Dry rot is a common type of tire decay where the rubber dries out, becomes brittle, and starts cracking. Once dry rot gets beyond a certain point, the risk of tire blowout becomes so high that need to be replaced.
The main causes of dry rot in tires are exposure to certain elements that speed up the degradation and leeching out of resins that keep moisture within a tire. These elements include:
- UV rays from the sun.
- Rapid fluctuations in temperature.
- Excessive humidity or moisture on the surface of the tire.
- Exposure to oxygen and ozone (for this reason a degree of such degradation is inevitable during the lifespan of the tire).
You can tell whether a tire is beginning to develop dry rot by looking out for the following signs:
- The tire becomes harder and brittle to the touch, starting to feel more like leather than rubber.
- Tires become faded, appearing more gray than black, even after they are washed
- Cracks start to appear in a tire’s tread and sidewall.
Example of a dry rotted tire with cracks on the tread
Dry rot is particularly prevalent in tires that are stationary for a long period of time. This is because the moisture within a tire is maintained by resins that are activated when a tire is in motion.
While long-term vehicle storage does increase the chances of dry rot occurring in tires, there are steps that you can take to reduce the chances of your tires deteriorating in this way while in storage.
Here are these steps:
Protecting your tires before you store your vehicle
Clean your tires thoroughly before they go into storage
The vital oils and resins in tires can be slowly stripped away from the evaporation of mud and other debris on the rubber. Therefore you should clean your tires thoroughly before storing a vehicle.
While you can buy specialist tire cleaners, we would strongly recommend not using them if you are planning to keep tires in storage. These cleaners are specially designed to be used on tires that are regularly in motion, and the petroleum in them can speed up the process of dry-rotting.
Instead, just use warm water with a small amount of detergent to clean your tires.
Be mindful of the age and condition of tires before they go into storage
Older tires are more prone to developing dry rot than newer tires. This because the resins that prevent dry rot in tires naturally leech out over time, leaving them with less protection.
It therefore might not be the best idea to put a vehicle with tires over five years old into longer-term storage. Storage already speeds up the deterioration of tires, and it could spell the end of the lifespan of tires that reach this age.
Tires should be replaced after six years anyway, so the road-worthiness of a tire that has both five years of use and which has been in long-term storage should be assessed by a professional.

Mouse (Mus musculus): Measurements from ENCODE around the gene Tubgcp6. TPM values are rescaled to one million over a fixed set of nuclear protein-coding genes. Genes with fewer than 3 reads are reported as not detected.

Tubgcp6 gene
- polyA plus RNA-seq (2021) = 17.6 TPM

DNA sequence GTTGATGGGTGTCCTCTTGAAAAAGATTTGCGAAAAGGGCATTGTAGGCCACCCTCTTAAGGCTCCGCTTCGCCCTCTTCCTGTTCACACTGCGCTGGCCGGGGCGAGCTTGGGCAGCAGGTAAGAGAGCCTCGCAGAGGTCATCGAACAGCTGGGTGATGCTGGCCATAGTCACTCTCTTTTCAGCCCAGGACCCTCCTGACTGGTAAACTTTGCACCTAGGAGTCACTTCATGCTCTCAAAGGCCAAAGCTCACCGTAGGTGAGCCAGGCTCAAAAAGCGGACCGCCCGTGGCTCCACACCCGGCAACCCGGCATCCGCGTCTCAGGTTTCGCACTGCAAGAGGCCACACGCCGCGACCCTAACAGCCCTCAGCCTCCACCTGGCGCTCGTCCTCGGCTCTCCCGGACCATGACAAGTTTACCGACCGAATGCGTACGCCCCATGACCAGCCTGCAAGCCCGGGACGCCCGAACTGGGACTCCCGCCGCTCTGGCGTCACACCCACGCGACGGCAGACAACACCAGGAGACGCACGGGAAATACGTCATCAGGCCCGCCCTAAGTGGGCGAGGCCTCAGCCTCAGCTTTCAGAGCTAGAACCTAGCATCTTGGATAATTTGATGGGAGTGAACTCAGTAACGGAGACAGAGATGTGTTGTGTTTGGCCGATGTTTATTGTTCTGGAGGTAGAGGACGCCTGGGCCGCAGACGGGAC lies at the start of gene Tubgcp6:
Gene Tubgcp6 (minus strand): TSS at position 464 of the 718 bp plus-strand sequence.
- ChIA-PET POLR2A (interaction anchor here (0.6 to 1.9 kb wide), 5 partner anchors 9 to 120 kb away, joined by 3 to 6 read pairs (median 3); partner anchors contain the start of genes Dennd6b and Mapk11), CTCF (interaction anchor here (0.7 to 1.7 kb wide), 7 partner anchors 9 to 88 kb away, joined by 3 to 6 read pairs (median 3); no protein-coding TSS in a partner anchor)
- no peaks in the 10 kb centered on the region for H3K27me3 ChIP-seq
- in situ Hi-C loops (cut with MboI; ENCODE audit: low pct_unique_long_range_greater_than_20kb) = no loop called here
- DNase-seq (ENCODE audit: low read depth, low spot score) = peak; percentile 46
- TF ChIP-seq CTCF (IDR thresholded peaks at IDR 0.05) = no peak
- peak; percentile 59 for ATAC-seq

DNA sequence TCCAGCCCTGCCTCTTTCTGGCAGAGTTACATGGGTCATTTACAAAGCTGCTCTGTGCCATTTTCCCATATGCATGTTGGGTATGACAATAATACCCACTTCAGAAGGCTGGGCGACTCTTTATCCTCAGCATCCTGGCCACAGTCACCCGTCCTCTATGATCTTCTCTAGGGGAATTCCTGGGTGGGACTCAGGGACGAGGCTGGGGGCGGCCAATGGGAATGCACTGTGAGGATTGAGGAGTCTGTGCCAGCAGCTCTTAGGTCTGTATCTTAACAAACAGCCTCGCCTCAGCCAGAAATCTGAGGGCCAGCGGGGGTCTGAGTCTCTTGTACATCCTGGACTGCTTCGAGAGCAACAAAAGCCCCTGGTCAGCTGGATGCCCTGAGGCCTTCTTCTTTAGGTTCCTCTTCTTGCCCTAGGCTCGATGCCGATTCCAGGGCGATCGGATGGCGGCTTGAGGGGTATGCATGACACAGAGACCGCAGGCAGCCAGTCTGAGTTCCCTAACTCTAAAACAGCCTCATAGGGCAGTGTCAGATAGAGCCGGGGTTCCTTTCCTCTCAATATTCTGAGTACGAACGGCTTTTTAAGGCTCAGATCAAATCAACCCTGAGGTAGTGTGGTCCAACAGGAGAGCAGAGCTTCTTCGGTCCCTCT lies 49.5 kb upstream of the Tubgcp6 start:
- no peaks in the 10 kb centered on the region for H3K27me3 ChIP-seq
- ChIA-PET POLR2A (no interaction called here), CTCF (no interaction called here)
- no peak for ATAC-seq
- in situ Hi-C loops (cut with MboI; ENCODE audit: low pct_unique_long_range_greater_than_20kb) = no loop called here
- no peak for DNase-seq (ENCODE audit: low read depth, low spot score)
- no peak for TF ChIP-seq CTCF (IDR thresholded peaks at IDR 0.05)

You can tell the age of a tire by looking at the final numbers on the inside layer of a tire’s sidewall. Image source: https://www.bmwofstratham.com/how-to-read-tire-size-stratham-nh/
Storing your vehicle with its older tires on with a view to replacing the tires as soon as the vehicle comes out of storage can be a smart way of completely negating the effects of any deterioration caused by such storage.
Preventing dry rot when your vehicle is in storage
Make sure that your stored vehicle is not in direct sunlight
The three biggest causes of dry rot in tires are dampness, exposure to UV, and oxidisation. Keeping your stored vehicle and tires outside of direct sunlight is therefore imperative to reduce the chances of tires developing dry rot.
The ability to block out UV rays is one of the biggest advantages of specialized vehicle storage units over keeping your vehicle in outdoor long-term parking. If you cannot keep your vehicle out of direct sunlight, then it’s worth buying a dark car cover to physically block UV rays.
Long-term storage of free tires to prevent dry rot
Tires can become susceptible to dry rot even if they are not on your vehicle. Here are some ways to prevent dry rot in spare and replacement tires that are kept in storage.
Store Tires In Airtight Bags
Dampness and oxidization bring on dry rot in tires. Therefore tires should be stored in airtight, waterproof bags. While specialized tire bags do exist, they can be expensive (often as much as $30 per bag).
Any thick plastic contractor bag should be adequate to store a tire in. If you can try to store tires in individual bags to prevent them from rubbing against each other.
Conclusion: Proper storage of tires should save you money in the long run
Preventing dry rot in tires is all about keeping them out of environments that may expose them to heat, excessive moisture or dryness, or oxygen.
While this may involve paying a little extra for climate control storage units, this cost should be offset by avoiding maintenance or replacement costs of your tires when your vehicle comes out of storage.